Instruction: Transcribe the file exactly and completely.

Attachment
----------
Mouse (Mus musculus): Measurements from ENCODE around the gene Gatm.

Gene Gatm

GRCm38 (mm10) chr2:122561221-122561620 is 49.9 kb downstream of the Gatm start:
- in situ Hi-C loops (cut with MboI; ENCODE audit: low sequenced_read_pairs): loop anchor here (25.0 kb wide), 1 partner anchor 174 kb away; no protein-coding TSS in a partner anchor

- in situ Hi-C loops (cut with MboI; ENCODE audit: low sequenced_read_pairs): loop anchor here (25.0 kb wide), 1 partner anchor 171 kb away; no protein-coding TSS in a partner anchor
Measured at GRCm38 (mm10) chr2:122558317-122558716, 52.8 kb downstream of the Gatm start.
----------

Mouse (Mus musculus): Measurements from ENCODE around the gene Gatm.

Gene Gatm

GRCm38 (mm10) chr2:122561221-122561620 is 49.9 kb downstream of the Gatm start:
- in situ Hi-C loops (cut with MboI; ENCODE audit: low sequenced_read_pairs): loop anchor here (25.0 kb wide), 1 partner anchor 174 kb away; no protein-coding TSS in a partner anchor

- in situ Hi-C loops (cut with MboI; ENCODE audit: low sequenced_read_pairs): loop anchor here (25.0 kb wide), 1 partner anchor 171 kb away; no protein-coding TSS in a partner anchor
Measured at GRCm38 (mm10) chr2:122558317-122558716, 52.8 kb downstream of the Gatm start.